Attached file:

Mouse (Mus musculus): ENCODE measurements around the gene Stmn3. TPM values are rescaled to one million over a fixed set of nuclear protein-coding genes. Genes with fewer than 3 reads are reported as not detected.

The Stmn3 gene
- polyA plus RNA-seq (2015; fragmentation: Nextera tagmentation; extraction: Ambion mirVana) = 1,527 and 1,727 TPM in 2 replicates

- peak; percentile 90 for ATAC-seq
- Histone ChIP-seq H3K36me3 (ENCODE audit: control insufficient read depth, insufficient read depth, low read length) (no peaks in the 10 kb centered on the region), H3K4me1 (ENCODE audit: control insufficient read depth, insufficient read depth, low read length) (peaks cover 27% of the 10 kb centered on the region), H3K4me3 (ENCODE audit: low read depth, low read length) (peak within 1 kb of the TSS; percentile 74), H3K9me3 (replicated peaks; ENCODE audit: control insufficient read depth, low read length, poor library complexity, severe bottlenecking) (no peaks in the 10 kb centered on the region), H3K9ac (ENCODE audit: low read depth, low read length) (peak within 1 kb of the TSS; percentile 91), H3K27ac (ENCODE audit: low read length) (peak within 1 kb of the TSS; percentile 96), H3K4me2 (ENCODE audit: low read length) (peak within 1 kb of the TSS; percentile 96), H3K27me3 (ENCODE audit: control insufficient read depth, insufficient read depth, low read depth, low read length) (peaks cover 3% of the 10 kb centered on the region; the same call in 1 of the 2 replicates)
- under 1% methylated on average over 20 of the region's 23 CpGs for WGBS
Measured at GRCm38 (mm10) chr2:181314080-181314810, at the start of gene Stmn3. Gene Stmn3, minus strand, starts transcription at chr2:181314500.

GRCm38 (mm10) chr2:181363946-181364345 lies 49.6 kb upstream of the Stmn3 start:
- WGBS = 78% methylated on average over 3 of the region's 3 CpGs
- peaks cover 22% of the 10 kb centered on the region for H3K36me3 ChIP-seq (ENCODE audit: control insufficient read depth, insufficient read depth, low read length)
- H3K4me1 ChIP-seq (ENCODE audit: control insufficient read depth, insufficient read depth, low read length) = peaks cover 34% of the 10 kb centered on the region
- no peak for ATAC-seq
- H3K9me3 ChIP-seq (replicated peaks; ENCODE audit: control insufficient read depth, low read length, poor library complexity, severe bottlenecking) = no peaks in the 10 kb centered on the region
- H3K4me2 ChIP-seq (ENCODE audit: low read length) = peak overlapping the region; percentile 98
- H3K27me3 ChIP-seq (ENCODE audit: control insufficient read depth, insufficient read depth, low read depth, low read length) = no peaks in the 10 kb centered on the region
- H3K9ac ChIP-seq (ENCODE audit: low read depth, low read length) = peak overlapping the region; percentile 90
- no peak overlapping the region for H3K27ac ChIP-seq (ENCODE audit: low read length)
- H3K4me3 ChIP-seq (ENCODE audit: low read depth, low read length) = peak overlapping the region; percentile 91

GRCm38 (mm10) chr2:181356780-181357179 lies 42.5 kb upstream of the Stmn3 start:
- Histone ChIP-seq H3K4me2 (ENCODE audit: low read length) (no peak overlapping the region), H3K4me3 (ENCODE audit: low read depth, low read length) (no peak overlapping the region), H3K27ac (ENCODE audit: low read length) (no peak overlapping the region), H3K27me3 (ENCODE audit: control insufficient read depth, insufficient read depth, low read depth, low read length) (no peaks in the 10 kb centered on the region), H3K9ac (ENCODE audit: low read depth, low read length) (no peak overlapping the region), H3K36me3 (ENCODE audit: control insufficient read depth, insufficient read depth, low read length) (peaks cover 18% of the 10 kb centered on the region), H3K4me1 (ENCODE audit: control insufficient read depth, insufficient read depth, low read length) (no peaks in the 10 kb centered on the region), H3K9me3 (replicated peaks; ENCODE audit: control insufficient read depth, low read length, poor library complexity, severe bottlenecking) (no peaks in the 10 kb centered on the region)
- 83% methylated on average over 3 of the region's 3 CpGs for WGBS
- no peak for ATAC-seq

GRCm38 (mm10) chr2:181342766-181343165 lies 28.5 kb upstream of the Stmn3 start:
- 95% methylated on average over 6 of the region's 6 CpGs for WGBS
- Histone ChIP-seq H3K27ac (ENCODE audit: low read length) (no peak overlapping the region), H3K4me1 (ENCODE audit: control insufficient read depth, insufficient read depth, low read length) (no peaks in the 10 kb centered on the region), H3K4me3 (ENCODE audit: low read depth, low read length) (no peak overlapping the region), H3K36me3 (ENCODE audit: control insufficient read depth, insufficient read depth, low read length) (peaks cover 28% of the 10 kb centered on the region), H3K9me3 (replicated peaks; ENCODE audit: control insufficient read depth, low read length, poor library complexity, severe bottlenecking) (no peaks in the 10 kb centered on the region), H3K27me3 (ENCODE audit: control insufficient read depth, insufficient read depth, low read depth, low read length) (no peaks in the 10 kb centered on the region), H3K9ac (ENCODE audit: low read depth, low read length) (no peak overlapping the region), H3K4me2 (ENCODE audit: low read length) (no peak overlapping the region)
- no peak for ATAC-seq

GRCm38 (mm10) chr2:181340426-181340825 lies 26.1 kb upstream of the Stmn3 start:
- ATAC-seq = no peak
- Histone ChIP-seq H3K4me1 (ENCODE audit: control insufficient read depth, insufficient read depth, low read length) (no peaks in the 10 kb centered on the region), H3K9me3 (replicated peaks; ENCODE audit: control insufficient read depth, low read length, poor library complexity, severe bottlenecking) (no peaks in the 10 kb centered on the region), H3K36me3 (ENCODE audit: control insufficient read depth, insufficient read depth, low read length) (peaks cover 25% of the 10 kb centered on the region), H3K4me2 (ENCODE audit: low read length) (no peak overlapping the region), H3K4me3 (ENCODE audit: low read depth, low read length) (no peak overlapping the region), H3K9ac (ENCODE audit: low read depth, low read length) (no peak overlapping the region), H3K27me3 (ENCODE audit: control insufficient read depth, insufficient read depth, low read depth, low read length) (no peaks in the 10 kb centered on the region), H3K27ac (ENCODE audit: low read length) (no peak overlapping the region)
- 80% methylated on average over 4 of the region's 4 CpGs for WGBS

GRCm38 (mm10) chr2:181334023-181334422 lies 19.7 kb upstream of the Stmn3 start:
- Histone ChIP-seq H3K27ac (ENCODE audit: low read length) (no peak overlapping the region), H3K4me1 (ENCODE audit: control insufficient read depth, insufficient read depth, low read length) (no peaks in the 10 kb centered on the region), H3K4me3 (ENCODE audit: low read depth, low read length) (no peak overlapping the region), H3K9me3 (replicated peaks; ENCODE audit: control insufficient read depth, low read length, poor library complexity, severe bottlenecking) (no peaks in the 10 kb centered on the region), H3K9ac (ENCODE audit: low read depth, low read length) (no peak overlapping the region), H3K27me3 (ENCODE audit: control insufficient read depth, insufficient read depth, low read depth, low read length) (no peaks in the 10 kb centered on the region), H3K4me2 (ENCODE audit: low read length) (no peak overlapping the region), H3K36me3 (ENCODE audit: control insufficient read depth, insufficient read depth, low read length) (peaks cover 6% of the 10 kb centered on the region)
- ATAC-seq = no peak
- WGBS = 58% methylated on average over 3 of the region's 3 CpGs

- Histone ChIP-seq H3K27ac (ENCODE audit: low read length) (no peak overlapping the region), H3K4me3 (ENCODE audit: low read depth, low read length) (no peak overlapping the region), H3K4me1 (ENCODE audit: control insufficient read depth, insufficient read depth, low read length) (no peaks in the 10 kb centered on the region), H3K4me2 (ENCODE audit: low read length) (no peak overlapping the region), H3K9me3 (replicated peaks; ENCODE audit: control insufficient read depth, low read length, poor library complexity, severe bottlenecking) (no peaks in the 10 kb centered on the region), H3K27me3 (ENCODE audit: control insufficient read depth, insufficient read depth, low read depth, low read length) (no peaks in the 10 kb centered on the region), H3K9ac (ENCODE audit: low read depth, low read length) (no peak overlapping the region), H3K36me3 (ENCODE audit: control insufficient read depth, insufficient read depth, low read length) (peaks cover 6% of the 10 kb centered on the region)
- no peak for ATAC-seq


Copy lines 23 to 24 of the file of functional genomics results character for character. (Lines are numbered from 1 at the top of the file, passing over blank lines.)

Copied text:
GRCm38 (mm10) chr2:181342766-181343165 lies 28.5 kb upstream of the Stmn3 start:
- 95% methylated on average over 6 of the region's 6 CpGs for WGBS